BY CLAIRE WARD-BEVERIDGE
Movies have always loomed large for me ever since I was about 3 years old, sobbing in a theatre watching The Land Before Time. I could be giving my toddler self a lot more credit here, but I really do feel that it was more than just the mother dinosaur’s death that had an impact on me. The soundtrack, the colours, the theatrics — everything just grabbed me and held me ever so tightly for those 70 minutes.
My parents are massive film fanatics and definitely instilled a certain reverence in me that I still feel very strongly today. Even though I always loved watching movies, a feeling which grew stronger and more essential as I moved into my teenage years, I never felt something quite so jarring as I did when I started watching Taxi Driver.
I think I first watched it with my parents and I don’t think it was in its entirety, but I remember watching one bit in particular and feeling my stomach/heart/chest constrict in a way that profoundly changed how I felt about cinema. It’s the scene where Travis gets up the nerve to go talk to/hit on Betsy at the Palantine campaign office. He’s hovering over her desk, giving her a sales pitch on going out with him. At one point, he waves his hand over her desk while he’s talking and we cut to an overhead shot of his hand moving in a slight arc across the table. My dad pointed it out and it hit me really hard. I’d never really seen anything like it before and it had an odd beauty to it.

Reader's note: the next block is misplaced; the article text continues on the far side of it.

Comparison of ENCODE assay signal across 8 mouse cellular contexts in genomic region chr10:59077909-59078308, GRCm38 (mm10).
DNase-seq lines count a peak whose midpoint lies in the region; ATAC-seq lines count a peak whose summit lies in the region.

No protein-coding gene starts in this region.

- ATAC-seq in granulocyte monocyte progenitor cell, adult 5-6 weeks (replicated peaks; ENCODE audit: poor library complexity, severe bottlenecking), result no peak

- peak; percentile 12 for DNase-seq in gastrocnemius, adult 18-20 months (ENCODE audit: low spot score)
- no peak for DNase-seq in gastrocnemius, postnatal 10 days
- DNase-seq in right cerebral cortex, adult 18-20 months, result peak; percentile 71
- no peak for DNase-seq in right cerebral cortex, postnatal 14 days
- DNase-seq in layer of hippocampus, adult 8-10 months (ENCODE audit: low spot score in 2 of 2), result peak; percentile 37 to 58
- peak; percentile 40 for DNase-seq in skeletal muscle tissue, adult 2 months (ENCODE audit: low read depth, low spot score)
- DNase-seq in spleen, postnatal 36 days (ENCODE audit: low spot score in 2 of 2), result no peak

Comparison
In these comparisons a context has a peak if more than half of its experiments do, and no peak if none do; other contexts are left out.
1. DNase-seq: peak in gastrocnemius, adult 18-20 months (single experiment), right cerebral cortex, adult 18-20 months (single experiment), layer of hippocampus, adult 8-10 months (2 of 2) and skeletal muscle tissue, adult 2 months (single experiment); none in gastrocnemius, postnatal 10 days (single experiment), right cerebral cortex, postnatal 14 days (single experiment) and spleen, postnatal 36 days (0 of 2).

After that, I definitely fell in love with that movie for a while. And it’s a little embarrassing for me to have that movie as “the one” —how fucking clichéd can you get? But I couldn’t help myself. I would come home late at night and run the VHS copy I had bought over and over again. I remember sitting on my parents’ couch in complete darkness, slightly stoned and languid from a night of walking around downtown with my friends and watching it. Sometimes it was just a few minutes or a couple of scenes. But it hit all these marks for me that I didn’t even know existed — the odd, overwrought, sermonizing monologues; the soundtrack; the cinematography; and especially the violence.
I had mixed feelings about loving Taxi Driver at the time, as I do now, so I always watched it alone, on the edge of my seat, half-anticipating to suddenly get up and turn it off. It was like it had me pegged, like my parents had me pegged — there was no thrillingly rebellious aspect to loving it and there was something deeply disappointing about knowing that. Still, I couldn’t stay away no matter what.I wish there was some way to quantify such things in one’s life without being Rain Man, but if I had to guess I would say I’ve seen it at least 15 times from start to finish.
I watched it again fairly recently and it held up, as it should. But it was a strange experience —I was sort of half-cringing through scenes that used to make my 16-year-old heart swoon with astonishment and joy and I wasn’t sure if it was the scene itself or remembering my unsophisticated feelings about it that was somewhat difficult to stomach. You just can’t beat a pure, teenage experience of films.
Claire Ward-Beveridge is a freelance writer & photographer who lives in North Parkdale, Toronto and her rattled brain. She loves Werner Herzog and depressing English dramas. Follow her @clairewarb.